Wednesday, August 30, 2017

Washboarding - Cleaning the hive

videoIt's late August and the bees on all the hives are washboarding,

They move almost in synchronization back and forth.  It looks like a dance.

I find this a good sign of a healthy hive because they are doing well enough to spend time cleaning the outside of the hive.

This particular hive had the bees lined up in rows.

Saturday, August 26, 2017

Lazy Bees ...Not


Have you ever seen your bees all standing around on the front porch and thought, are those bees lazy?

Well guess what - they're not..

Foragers will hang out on the front porch ready for duty. What they're waiting for is a forager to return and dance about a great location. Then all these workers will leave and take advantage of it.

What they're waiting for is a good enough patch to be worth their while so they're not just waiting for any dancing bee. They want a large grouping of the same flowers for their call to duty.

So, if you see bees waiting around that's what they're doing. Waiting for that sweet dance.

Tuesday, August 22, 2017

Chart of bee growth for all castes

This chart shows the daily progression of honey bee growth and cell building for workers, drones and queens.

It comes in very handy for queen breeders who refer to the chart when looking for young eggs that are between 1 to 3 days old to use for grafting.  The age of the egg is revealed by it's position in the cell (upright, slanted downward, etc)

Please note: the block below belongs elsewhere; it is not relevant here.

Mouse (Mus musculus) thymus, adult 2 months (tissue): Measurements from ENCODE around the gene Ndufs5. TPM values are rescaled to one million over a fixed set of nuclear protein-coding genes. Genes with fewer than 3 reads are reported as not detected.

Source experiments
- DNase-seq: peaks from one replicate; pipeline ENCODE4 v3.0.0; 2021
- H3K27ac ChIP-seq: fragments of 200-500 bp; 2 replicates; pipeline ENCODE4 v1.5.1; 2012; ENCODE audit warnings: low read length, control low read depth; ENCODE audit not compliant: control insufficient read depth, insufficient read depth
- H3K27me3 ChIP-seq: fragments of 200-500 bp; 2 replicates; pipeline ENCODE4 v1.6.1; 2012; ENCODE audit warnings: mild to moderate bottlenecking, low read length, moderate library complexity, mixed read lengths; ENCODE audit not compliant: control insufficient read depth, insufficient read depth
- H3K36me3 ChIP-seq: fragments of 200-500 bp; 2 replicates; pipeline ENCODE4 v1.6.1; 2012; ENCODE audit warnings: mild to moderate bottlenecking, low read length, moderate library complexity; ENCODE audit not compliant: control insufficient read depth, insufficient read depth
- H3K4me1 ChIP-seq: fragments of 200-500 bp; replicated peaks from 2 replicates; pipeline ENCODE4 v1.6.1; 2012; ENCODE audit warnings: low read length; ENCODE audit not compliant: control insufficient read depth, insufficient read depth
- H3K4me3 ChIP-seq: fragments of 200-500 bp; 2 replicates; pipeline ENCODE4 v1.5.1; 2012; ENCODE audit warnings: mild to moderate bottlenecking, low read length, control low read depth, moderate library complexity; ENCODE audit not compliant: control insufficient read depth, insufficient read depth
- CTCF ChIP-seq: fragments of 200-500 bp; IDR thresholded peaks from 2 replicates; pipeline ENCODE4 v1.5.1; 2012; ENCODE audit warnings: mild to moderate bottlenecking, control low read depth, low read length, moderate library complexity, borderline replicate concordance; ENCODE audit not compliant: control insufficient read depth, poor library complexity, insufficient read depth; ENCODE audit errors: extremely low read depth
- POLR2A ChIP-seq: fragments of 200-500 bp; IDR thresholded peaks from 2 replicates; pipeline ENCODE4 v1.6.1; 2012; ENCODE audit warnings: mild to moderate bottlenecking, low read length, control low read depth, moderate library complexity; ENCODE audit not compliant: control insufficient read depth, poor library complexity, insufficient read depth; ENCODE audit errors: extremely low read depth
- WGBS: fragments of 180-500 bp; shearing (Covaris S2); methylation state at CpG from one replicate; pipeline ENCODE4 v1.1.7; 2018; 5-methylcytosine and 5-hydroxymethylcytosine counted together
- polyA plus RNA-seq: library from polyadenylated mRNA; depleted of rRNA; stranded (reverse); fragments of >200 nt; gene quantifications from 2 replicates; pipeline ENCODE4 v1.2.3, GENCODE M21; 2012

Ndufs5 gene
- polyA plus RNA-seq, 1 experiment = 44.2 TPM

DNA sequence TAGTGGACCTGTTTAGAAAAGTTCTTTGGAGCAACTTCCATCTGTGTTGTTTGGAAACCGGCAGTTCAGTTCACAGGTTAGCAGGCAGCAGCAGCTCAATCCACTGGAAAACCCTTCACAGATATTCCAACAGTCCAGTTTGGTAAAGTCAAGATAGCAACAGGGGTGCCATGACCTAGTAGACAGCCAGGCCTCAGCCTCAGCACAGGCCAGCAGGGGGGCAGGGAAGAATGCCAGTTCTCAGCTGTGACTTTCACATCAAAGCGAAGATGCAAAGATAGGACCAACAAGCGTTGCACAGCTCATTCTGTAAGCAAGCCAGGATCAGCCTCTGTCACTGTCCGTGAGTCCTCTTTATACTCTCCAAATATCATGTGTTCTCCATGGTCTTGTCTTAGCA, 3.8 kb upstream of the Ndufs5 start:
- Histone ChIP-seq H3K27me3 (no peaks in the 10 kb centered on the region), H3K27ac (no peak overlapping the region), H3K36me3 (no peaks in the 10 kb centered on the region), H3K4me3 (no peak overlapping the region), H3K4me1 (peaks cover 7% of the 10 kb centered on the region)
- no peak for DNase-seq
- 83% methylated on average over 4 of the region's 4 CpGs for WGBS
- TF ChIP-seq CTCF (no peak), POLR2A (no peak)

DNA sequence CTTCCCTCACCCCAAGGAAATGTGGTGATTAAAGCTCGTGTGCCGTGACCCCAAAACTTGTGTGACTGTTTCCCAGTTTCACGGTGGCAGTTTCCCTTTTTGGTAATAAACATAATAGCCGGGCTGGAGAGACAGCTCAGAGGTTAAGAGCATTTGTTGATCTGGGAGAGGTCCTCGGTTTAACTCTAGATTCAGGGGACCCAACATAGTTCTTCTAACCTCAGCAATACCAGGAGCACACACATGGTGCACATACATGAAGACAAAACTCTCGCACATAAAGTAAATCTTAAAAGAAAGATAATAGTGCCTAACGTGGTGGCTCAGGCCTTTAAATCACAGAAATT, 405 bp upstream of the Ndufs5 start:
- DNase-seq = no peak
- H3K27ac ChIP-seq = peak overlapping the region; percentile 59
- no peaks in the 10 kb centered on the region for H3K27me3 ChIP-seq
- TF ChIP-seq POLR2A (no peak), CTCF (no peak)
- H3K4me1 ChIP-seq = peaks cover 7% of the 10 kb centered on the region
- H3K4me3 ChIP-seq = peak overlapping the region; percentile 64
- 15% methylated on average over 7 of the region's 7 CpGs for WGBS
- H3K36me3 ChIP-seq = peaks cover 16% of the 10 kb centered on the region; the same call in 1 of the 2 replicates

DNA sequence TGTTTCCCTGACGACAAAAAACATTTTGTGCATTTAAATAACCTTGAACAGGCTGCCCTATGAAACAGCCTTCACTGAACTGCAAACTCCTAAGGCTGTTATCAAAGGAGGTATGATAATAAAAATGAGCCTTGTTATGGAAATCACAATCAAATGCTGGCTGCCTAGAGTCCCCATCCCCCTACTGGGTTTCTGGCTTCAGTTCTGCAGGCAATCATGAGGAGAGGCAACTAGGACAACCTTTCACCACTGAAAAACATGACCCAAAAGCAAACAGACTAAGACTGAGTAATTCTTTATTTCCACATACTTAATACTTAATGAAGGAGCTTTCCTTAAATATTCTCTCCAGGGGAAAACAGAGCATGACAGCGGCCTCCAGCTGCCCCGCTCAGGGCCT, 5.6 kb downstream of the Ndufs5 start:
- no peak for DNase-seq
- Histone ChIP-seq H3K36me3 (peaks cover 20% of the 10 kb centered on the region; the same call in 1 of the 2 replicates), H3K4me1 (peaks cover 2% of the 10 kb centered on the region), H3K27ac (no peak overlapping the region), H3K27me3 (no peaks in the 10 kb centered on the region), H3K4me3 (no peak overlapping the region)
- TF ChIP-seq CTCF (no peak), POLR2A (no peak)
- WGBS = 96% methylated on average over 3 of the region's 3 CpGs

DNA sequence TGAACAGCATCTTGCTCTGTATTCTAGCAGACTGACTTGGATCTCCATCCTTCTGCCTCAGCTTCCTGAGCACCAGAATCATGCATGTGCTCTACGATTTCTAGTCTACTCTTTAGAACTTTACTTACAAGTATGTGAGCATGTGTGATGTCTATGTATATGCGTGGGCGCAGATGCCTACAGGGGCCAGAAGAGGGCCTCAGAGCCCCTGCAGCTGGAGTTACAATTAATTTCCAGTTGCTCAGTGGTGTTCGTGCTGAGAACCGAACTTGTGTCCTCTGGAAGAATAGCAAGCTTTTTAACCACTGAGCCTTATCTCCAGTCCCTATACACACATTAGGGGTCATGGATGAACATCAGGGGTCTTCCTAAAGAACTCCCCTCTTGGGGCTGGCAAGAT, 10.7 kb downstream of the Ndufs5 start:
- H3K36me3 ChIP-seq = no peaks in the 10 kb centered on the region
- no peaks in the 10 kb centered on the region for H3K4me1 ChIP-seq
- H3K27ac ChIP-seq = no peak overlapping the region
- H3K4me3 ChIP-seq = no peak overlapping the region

I have my chart laminated and keep it with me in the bee van.  It's hard to remember all the details of when cells are capped and when they hatch so referring to the chart while at the bee yard is really helpful.

Note that queen cells always point downwards on the frame so the queen comes out from underneath, as picture.

The scan is a bit cut off on Day 24 where it shows the drone hatching.

I did a review of the book The Biology of the Honey Bee written by Mark L Winston.  It's a really good book and has a ton of information which you will find useful.  It's well worth the purchase.


Book Review: The Biology of the Honey Bee - this link is to my review on this blog.  It's worth a look because it mentions some bee glands and such which you may not know about...



Friday, August 18, 2017

Bees Hanging out on the front porch: Bearding


New beekeepers can get a little worried on hot summer days when they see a thick mass of bees that resembles a swarm hanging off the edge of the hive or hive platform.

That's not a swarm because when swarming the bees fly out away from the hive and land somewhere else close by and then gather together with the queen in a mass.

On hot days when the fanning bees are busy cooling the hive, the other bees that are home and not doing chores stay out of the hive.  Sometimes they hang out on the front porch.  Other times they gather in a mass.

Bees create air conditioning by bringing water into the hive.  They coat the water on the combs and then fan it.  You can try this at home by spraying water on concrete and then setting a fan on it at a safe distance.

Having the extra bees out of the way gives more room so ventilation is greatly improved.